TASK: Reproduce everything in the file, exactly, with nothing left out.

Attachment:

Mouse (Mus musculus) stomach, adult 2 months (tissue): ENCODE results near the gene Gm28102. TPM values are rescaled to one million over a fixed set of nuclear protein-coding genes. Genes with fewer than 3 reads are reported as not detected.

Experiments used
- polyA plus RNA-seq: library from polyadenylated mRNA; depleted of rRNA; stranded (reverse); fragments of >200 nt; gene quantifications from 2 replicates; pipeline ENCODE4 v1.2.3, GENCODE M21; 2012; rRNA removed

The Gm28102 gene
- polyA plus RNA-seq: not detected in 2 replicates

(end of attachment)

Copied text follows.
Mouse (Mus musculus) stomach, adult 2 months (tissue): ENCODE results near the gene Gm28102. TPM values are rescaled to one million over a fixed set of nuclear protein-coding genes. Genes with fewer than 3 reads are reported as not detected.

Experiments used
- polyA plus RNA-seq: library from polyadenylated mRNA; depleted of rRNA; stranded (reverse); fragments of >200 nt; gene quantifications from 2 replicates; pipeline ENCODE4 v1.2.3, GENCODE M21; 2012; rRNA removed

The Gm28102 gene
- polyA plus RNA-seq: not detected in 2 replicates